Not Going Anywhere

22 05 2012

 

As the Los Angeles Lakers were taken down by the hot Oklahoma City Thunder last night, the media has been having a field day in making this out to be the “passing of the torch.” As the Lakers gracefully step down from their elite status, the Thunder merrily say “thank you” and take over the dynasty reins.

However, when you hear what the man that just scored 40 points in the playoffs for the 13th time has to say at 2:28 and 3:14 in this post-game press conference, the supposed symbolic transition that took place in Oklahoma City via this defeat looks foolish. It is the media attempting to label the series so they can have a story to write.

This Lakers organization and team will continue to compete. Year after year (yes, even before Bryant came to town), this esteemed franchise has found ways to be a playoff team looking to win it all.

And Kobe Bryant will continue to score the basketball and play at the highest level. Highest. He just had a regular season in which he averaged 27.9 points – only Kevin Durant averaged more – and then a postseason in which he put up 30 points a night. With that type of immense scoring, how could his team be counted out so quickly? How could that team be considered a team that won’t have the ability to challenge the Thunder, who still have not won a championship?

They do need work, though, but it is doable work.

Bryant’s team needs to first find an identity they can believe in. When team’s that win a championship are broken down, every single one of them has a system implemented that every players agrees upon and therefore has each player take on a certain role to gain a high level of success.

With Phil Jackson and the Triangle Offense leaving before a shortened training camp, this team didn’t have time to understand what they were all about. They didn’t have time to adjust to their Sixth Man of the Year being shipped out to the Big D. Pau Gasol was affected the most as he never seeemed to understand what the team needed him to do, especially in crunch time of the playoffs. This can and will be figured out.

Kobe also kind of needs some help. If you told me Kobe would score 36, 38 and 42 points in three straight playoffs games and would only win one of those, I would tell you that’s as unrealistic as Isiah Thomas coaching the New York Knicks again. As Kobe scored almost half of his Lakers’ points Monday night, the Lakers also had only five bench points compared to the Thunder’s 35 bench points. Even though playoffs are all about the superstars and those players carrying their teams to the top, a reliable bench is still a key component.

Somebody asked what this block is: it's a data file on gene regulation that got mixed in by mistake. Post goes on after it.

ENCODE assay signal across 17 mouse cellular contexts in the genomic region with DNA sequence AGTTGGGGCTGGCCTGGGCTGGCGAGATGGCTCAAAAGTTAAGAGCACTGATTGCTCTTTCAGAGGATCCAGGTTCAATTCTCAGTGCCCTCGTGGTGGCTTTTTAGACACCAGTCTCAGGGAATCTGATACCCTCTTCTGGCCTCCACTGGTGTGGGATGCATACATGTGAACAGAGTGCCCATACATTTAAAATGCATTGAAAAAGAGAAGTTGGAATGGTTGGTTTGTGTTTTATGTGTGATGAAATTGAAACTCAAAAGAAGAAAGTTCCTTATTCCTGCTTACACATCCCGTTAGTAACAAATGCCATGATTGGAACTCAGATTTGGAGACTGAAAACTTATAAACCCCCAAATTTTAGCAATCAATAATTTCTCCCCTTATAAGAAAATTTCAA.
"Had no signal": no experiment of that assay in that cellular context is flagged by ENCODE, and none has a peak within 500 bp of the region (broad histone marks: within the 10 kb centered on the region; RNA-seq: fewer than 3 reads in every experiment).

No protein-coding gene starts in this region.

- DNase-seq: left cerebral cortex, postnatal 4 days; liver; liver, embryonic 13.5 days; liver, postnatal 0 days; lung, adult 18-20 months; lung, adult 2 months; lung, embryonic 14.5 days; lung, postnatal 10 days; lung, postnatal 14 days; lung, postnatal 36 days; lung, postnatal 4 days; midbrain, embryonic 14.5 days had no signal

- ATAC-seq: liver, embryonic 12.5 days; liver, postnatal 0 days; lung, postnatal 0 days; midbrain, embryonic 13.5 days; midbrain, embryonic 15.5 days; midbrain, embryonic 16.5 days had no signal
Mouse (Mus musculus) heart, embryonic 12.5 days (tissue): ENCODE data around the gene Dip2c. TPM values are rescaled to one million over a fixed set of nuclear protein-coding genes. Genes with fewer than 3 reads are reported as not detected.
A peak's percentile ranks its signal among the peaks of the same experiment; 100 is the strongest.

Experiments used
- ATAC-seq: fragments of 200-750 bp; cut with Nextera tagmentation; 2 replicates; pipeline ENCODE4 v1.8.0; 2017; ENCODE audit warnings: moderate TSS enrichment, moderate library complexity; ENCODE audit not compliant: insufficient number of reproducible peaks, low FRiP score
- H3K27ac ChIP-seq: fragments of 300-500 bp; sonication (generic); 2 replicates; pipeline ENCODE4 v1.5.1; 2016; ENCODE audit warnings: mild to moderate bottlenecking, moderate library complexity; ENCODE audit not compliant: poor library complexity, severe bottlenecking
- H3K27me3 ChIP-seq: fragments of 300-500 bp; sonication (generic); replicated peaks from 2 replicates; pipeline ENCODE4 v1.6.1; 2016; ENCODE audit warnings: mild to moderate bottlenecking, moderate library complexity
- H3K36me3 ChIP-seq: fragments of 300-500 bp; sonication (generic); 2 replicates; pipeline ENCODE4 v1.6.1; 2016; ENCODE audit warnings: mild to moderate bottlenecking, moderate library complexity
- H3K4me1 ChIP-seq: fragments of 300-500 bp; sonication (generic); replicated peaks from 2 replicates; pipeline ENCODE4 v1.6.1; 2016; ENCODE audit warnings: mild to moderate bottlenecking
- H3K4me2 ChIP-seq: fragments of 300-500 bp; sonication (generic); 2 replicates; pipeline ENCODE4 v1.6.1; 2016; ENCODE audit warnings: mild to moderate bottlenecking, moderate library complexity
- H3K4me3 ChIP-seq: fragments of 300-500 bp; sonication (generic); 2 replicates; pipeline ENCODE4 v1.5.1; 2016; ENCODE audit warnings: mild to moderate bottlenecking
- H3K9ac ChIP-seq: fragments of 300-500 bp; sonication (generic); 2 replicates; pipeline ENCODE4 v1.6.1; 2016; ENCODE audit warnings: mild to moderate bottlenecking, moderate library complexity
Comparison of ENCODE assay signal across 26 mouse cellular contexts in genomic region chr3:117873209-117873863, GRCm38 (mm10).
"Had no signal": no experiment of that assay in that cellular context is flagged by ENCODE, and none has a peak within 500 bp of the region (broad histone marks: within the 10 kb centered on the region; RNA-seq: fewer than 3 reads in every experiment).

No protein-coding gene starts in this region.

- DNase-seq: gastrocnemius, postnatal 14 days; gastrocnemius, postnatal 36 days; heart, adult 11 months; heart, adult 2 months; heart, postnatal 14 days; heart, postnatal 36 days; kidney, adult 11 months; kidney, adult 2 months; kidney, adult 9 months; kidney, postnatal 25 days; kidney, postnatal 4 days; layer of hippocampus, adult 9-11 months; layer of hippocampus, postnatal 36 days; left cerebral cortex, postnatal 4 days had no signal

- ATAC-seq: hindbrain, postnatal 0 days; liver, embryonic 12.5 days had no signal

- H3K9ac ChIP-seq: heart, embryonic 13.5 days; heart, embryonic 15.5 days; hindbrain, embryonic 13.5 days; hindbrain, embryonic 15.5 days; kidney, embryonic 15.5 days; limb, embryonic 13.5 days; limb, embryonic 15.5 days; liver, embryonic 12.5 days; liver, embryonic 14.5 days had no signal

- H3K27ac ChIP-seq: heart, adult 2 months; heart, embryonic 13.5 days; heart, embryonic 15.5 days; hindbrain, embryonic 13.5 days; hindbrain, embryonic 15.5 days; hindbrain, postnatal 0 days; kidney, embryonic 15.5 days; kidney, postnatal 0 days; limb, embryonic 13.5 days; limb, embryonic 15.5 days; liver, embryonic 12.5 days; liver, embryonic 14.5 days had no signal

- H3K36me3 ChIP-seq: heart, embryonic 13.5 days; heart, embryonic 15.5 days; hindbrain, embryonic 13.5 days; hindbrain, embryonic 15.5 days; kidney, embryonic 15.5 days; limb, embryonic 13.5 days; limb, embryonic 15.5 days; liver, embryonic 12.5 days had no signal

With the roster as it is, there needs to be more depth and more speed on the Lakers. Once a team that had unmatchable size with two 7-footers now looks like a team with two 7-footers that can’t keep up with the speed of the NBA. Andrew Bynum or Pau Gasol needs to be and will be shipped out for other pieces this offseason.

However, pieces can’t just be added haphazardly. Once a Lakers’ identity is established, then the management can take the next step by trading and drafting accordingly. (If you want an example of this, just look at the Spurs.) Then management can bring in guys that will compliment Bryant and an established system in a positive manner. It will take time and effort from everyone a part of that Lakers’ staff, but with the high expectations always on their shoulders, they are surely prepared to make the necessary changes.

So, are the Lakers finished being the Lakers? Should the Clippers be crowned as the best team in Los Angeles?

No.

Do the Lakers have some work to do this offseason?

Yes. And they will do what they have to do in order to keep this team toward the top of the Western Conference.

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One response

22 05 2012
Chris Ross

Really nice post here but I think it’s definitely worth asking if this is it this era of the Lakers. It’s hard to believe with Pau and Kobe not getting any younger that these guys can continue to compete in the ever strong west for an NBA championship. Bynum is going to have to take a huge role more consistently, especially near the end of games but that’s definitely a big if for the franchise considering his comments yesterday. It’s going to be very interesting to see how this Laker team works itself out in the off-season and if they really change up their roster. Also, you think you could take a gander over at my blog post because I would absolutely love to hear what you have to say http://chrisross91.wordpress.com/2012/05/22/cant-build-around-bynum/

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